WORMS! What can I say? This is not your normal B-movie creature feature. It is more well written than most and it contains elements of guilt and psychological horror as well. I enjoyed the heck out of it!
Mr. Hildebrand and his harridan of a wife take a badly needed vacation together, in a more quiet destination than his wife would have preferred. She is unhappy about that and never misses a chance to remind him of that fact. In the quiet town, Mr. Hildebrand feels at home, accepted even, while his wife just complains and complains. How will he deal with her? Will they be able to enjoy this vacation together or will this be the final straw in their marriage? You'll have to read this to find out!
I said above that this is more well written than most creature features for a few reasons. Its pacing is much slower than the James Herbert or Guy N. Smith novels of the time, and it's definitely much slower than the pacing of today's novels by Hunter Shea and the like.
Another reason this differs from most other novels of its kind is because of the time we spend inside Mr. Hildebrand's head. Told in the first person, we're right there to see why he does certain things, (and I admit it, I actually agreed with some of them!), and because of that the reader feels a bond with him. We shouldn't, but we do, (or at least I did.) The psychological horror that results from his actions, as well as the guilt he feels over them, adds another layer to this tale not normally found in stories of this type. The first 2/3 of this book I would label as quiet horror and the last third as pure creature feature fun, along with a few real surprises that I didn't see coming. In addition, there were some truly gross-out moments that made me laugh out loud with glee! GLEE, I say!
Lastly, as the final portions of the story unfolded a few events occurred that made me look back at clues I had previously overlooked. I realized then how neatly this entire story fit together, like an intricate jigsaw puzzle where all the pieces were perfectly cut. The fact that James Montague is a pseudonym for Christopher Wood, (a writer of screenplays for James Bond movies such as Moonraker and The Spy Who Loved Me), may play a part in that. There are scenes in WORMS that play out just as a film would, (several of them in fact), and the novel feels like it's built around those scenes and grows outwardly from them.
WORMS was originally written back in 1979, the era when I first got into and began to love the horror genre. Somehow this book escaped my attentions back then, and to be honest? I might have been too young at that time to appreciate this intimate look into a man's head. However, I'm sure I would have appreciated the vivid writing style and film-like quality of it. Now I'm old enough to appreciate ALL the wonderful things about this novel and I'm glad that Valancourt Books has brought it back from sure death so it can be enjoyed once again.
*I received an e-ARC from Valancourt Books in exchange for my honest feedback. This is it.*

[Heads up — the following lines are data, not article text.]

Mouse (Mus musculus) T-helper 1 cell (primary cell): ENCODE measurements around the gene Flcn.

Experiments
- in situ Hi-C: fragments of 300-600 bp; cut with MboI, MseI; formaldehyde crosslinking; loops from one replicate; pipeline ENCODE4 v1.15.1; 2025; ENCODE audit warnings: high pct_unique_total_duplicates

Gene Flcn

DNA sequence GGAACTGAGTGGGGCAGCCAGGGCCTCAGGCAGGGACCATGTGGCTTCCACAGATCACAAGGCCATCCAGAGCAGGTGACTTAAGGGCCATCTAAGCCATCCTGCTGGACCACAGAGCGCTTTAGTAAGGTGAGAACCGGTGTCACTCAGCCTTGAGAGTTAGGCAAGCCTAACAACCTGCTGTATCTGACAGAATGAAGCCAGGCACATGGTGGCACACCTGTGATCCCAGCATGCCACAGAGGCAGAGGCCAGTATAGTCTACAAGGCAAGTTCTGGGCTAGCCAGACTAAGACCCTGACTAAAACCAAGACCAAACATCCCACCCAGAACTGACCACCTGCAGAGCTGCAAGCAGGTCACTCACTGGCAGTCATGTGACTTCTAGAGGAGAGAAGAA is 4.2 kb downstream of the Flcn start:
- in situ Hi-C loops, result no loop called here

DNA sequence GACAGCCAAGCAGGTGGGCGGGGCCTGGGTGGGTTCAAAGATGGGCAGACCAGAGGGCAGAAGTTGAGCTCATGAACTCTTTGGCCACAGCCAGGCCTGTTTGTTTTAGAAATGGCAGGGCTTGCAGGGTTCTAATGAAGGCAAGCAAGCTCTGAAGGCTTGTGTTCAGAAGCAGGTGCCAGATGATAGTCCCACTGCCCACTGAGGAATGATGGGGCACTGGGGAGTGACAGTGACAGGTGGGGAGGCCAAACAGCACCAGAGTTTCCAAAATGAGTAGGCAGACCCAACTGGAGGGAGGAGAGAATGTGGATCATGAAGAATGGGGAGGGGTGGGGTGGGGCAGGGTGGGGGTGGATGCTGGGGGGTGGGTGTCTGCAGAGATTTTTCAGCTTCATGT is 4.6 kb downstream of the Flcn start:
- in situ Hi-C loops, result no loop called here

Ein rasant-komischer Roman um einen liebeswerten Klugscheißer: Für alle Fans von »Fack ju Göthe« und Tommy Jaud!
Timo Seidel ist 28 Jahre alt und führt ein Leben ohne jegliche Ambitionen. Anstatt wie seine Freunde Karriere zu machen, ist er in seinem Studentenjob hängengeblieben. Dementsprechend uninspiriert führt er seine Arbeit aus, so dass er fristlos entlassen wird. Zu allem Überfluss hat seine Freundin Cleo beschlossen, sich von ihm zu trennen. Nun steht er also da: Ohne Freundin, ohne Job, ohne Geld und ohne Perspektive. Aus heiterem Himmel bietet sich ihm jedoch eine außergewöhnliche Offerte: Er bekommt einen befristeten Arbeitsvertrag als Lehrer. Nun ist es also offiziell: Für die kommenden sechs Monate darf Timo staatlich beauftragter Klugscheißer sein. Im öffentlichen Dienst! Vom Staat angeheuert wie James Bond! Quasi 007 Klugscheißer Royale! Schnell muss er allerdings feststellen, dass der Lehrerberuf doch ein wenig schwieriger ist als ursprünglich gedacht…
Herzlichen Dank, lieber Thorsten, für das Rezensionsexemplar! Als der Piper Verlag das Buch ankündigte, habe ich es nur am Rande mitbekommen, doch so nett angesprochen und durch das Hören des 1. Kapitels angefixt blieb mir quasi (aus Gründen) gar nichts anderes übrig, als dieses Buch zu verschlingen. Und weil es gerade so schön preiswert im eBook-Format angeboten wurde, habe ich es kurzerhand auch noch digital auf meinen Kindle Paperwhite gezogen. Liest sich spätabends einfach besser, so mit integrierter Beleuchtung.
Mir hat dieses Buch wirklich sehr gut gefallen. Humorvoll geschrieben mit witzig-spritzigem Schreibstil: das Skizzieren des chaotischen Lebens eines klugen, aber ein wenig faulen Mannes unserer Zeit, der mit seiner besserwisserischen Art gern mal aneckt und prompt seinen nicht sehr anspruchsvollen Job verliert, am gleichen Tag noch seine Freundin und dann durch den Wink des Schicksals die absolut richtige Aufgabe für sich entdeckt. Durch Verkettung verschiedener Umstände lernt Timo tatsächlich, öfter mal seine Klappe zu halten und verändert sich lesbar positiv.